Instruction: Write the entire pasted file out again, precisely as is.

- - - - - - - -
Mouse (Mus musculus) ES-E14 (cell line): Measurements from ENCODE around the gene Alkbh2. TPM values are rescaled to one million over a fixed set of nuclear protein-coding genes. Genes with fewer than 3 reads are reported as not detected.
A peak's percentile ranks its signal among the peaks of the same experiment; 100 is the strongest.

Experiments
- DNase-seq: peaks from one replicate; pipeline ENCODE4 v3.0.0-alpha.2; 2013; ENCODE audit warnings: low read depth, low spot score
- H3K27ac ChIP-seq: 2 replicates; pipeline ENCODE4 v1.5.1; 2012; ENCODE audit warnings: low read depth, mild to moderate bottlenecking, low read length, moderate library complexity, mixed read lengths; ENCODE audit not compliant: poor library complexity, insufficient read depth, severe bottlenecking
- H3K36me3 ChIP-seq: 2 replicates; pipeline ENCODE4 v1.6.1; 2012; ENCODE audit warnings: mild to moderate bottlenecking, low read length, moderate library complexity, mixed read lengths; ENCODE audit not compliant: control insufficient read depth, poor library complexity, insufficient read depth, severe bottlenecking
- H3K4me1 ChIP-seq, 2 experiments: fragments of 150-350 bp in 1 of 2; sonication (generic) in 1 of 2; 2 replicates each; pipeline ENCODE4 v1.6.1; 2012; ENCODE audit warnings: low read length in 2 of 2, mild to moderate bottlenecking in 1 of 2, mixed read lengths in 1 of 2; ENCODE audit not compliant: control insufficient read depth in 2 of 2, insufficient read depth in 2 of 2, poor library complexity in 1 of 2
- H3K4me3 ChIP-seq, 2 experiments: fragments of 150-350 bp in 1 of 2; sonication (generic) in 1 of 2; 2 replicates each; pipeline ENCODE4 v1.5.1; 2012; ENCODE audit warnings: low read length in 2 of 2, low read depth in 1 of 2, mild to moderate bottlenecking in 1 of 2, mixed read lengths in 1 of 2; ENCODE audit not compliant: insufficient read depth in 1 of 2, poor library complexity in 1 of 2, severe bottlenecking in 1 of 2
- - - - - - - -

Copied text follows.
Mouse (Mus musculus) ES-E14 (cell line): Measurements from ENCODE around the gene Alkbh2. TPM values are rescaled to one million over a fixed set of nuclear protein-coding genes. Genes with fewer than 3 reads are reported as not detected.
A peak's percentile ranks its signal among the peaks of the same experiment; 100 is the strongest.

Experiments
- DNase-seq: peaks from one replicate; pipeline ENCODE4 v3.0.0-alpha.2; 2013; ENCODE audit warnings: low read depth, low spot score
- H3K27ac ChIP-seq: 2 replicates; pipeline ENCODE4 v1.5.1; 2012; ENCODE audit warnings: low read depth, mild to moderate bottlenecking, low read length, moderate library complexity, mixed read lengths; ENCODE audit not compliant: poor library complexity, insufficient read depth, severe bottlenecking
- H3K36me3 ChIP-seq: 2 replicates; pipeline ENCODE4 v1.6.1; 2012; ENCODE audit warnings: mild to moderate bottlenecking, low read length, moderate library complexity, mixed read lengths; ENCODE audit not compliant: control insufficient read depth, poor library complexity, insufficient read depth, severe bottlenecking
- H3K4me1 ChIP-seq, 2 experiments: fragments of 150-350 bp in 1 of 2; sonication (generic) in 1 of 2; 2 replicates each; pipeline ENCODE4 v1.6.1; 2012; ENCODE audit warnings: low read length in 2 of 2, mild to moderate bottlenecking in 1 of 2, mixed read lengths in 1 of 2; ENCODE audit not compliant: control insufficient read depth in 2 of 2, insufficient read depth in 2 of 2, poor library complexity in 1 of 2
- H3K4me3 ChIP-seq, 2 experiments: fragments of 150-350 bp in 1 of 2; sonication (generic) in 1 of 2; 2 replicates each; pipeline ENCODE4 v1.5.1; 2012; ENCODE audit warnings: low read length in 2 of 2, low read depth in 1 of 2, mild to moderate bottlenecking in 1 of 2, mixed read lengths in 1 of 2; ENCODE audit not compliant: insufficient read depth in 1 of 2, poor library complexity in 1 of 2, severe bottlenecking in 1 of 2